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This week we discussed WordPress packages and how to optimize their distribution using npm. As of today, Gutenberg The Gutenberg project is the new Editor Interface for WordPress. The editor improves the process and experience of creating new content, making writing rich content much simpler. It uses ‘blocks’ to add richness rather than shortcodes, custom HTML etc. https://wordpress.org/gutenberg/ is built of 41 packages where each of them can be used independently by every plugin A plugin is a piece of software containing a group of functions that can be added to a WordPress website. They can extend functionality or add new features to your WordPress websites. WordPress plugins are written in the PHP programming language and integrate seamlessly with WordPress. These can be free in the WordPress.org Plugin Directory https://wordpress.org/plugins/ or can be cost-based plugin from a third-party and theme developer in their projects.
Duplication concerns over independent versioning
Problem: An issue was raised about our independent versioning of packages, and how this can lead to duplication which, for packages like data which behave as a singleton, can result in some pretty undesirable outcomes. Related comments on GitHub GitHub is a website that offers online implementation of git repositories that can easily be shared, copied and modified by other developers. Public repositories are free to host, private repositories require a paid subscription. GitHub introduced the concept of the ‘pull request’ where code changes done in branches by contributors can be reviewed and discussed before being merged be the repository owner. https://github.com/:
- This is not specific to
@wordpress/data, and could affect anything which behaves in a global / singleton fashion:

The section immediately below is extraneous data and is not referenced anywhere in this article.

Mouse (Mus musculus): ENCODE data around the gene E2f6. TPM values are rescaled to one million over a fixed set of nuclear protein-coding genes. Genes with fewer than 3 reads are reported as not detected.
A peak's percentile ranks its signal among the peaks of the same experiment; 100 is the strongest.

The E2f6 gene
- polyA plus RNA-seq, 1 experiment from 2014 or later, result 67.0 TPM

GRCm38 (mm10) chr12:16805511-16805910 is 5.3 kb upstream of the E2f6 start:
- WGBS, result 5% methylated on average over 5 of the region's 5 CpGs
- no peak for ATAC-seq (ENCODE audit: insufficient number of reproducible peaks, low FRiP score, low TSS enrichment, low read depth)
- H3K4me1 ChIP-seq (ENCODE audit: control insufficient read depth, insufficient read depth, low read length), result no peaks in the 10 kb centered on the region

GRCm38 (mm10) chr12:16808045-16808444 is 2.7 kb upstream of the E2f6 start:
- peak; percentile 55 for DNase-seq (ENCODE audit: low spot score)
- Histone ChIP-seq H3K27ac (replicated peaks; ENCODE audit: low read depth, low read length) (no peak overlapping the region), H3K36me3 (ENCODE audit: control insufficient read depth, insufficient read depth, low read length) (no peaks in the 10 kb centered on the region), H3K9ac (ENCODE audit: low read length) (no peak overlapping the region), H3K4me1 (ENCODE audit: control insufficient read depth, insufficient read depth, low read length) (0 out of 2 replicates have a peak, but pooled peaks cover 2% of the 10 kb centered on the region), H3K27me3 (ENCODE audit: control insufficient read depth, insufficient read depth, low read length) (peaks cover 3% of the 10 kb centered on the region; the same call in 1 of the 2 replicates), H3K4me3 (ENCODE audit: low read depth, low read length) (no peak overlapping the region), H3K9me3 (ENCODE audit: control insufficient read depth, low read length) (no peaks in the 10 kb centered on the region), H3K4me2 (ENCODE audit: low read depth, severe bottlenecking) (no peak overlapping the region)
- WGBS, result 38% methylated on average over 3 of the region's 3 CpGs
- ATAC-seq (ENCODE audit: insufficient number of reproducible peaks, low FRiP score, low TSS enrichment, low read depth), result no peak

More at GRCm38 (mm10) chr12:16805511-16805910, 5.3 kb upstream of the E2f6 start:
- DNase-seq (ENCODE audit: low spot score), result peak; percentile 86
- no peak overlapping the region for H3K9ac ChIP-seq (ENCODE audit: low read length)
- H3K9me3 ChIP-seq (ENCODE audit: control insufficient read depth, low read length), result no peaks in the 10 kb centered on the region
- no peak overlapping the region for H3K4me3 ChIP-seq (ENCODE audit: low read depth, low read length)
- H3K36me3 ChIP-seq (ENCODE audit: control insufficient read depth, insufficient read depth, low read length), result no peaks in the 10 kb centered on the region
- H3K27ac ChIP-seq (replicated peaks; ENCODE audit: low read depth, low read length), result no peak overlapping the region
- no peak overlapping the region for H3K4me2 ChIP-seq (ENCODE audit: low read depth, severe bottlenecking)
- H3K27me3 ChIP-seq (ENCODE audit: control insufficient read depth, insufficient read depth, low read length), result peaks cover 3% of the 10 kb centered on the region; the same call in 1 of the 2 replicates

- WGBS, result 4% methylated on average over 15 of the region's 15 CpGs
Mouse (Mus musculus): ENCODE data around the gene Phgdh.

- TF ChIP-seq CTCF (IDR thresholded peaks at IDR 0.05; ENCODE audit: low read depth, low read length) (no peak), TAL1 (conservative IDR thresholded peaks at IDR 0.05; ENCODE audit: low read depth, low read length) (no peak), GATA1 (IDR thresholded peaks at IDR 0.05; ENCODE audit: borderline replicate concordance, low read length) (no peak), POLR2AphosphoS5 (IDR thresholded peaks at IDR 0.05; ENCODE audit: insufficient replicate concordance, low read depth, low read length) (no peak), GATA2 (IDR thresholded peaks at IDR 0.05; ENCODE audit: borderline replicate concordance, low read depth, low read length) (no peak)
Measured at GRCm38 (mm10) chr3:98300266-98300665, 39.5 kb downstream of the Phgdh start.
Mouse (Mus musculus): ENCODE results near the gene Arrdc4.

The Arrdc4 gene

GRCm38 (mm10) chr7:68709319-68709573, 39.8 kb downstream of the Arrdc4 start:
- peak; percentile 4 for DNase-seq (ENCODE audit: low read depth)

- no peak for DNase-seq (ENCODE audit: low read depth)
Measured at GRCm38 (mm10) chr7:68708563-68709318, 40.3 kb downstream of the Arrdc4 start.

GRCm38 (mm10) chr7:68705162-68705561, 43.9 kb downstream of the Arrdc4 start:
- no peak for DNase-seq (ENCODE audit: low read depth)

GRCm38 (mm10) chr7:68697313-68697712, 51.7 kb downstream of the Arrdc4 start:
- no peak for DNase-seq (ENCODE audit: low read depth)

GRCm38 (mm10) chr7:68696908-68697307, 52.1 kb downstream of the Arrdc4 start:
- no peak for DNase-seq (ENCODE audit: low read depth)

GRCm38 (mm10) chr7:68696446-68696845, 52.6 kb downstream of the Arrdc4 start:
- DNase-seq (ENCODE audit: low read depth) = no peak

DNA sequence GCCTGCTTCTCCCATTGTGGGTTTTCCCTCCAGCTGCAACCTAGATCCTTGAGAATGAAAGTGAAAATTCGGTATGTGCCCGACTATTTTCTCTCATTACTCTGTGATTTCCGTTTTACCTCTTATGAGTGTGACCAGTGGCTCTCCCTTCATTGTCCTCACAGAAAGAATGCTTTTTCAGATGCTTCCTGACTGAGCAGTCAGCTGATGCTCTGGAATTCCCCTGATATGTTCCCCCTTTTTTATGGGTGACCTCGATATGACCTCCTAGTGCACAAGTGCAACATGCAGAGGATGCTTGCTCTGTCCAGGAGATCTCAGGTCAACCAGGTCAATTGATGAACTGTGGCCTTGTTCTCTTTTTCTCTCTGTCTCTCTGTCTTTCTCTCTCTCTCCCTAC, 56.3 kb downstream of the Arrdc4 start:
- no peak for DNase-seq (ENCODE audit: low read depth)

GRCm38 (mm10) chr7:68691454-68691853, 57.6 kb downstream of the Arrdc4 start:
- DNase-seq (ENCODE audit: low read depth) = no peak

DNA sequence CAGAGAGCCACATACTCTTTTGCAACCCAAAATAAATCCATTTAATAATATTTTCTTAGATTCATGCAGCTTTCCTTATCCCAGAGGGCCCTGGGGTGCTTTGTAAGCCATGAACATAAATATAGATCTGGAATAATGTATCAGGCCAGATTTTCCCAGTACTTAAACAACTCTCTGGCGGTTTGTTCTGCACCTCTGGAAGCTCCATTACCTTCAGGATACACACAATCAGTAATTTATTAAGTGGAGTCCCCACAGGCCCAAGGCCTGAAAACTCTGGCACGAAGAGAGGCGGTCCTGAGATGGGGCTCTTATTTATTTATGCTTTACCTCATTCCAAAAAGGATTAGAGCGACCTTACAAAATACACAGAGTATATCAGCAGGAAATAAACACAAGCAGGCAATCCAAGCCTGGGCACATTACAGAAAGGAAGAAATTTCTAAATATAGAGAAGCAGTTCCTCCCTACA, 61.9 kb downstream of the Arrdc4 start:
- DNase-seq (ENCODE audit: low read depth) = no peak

- The issue is mitigated but not eliminated by moving away from Lerna independent versioning (toward fixed versioning) because the chance for differing versions still exists.
- This shouldn’t be an issue in WordPress context at all. This seems to be an issue for external apps which consume WordPress packages directly from npm.
Decision: Avoid “globals” behavior, where a consumer must define and operate with its own registry (specific to
How required built-ins should be polyfilled
Problem: The current npm packages that being built for Gutenberg polyfill usage of some browser features that are not available on older browsers. This polyfill is global and affects any client who uses WordPress npm packages. This is unexpected and can alter the runtime environment in surprising ways. More details in the related issue.
corejs flag should be set to
false when generating distribution version for packages and set to
2 when bundling with Webpack. In addition, we should inform developers consuming WordPress packages to install proper polyfills on their own.
Guidelines for releases
Proposal: We have a documentation proposal to improve guidelines for creating, managing and publishing packages.
Observations: The versioning recommendations are very oriented toward deprecations which seems to be the right approach.
Action item: Add section about managing changelogs based on the discussion from last week.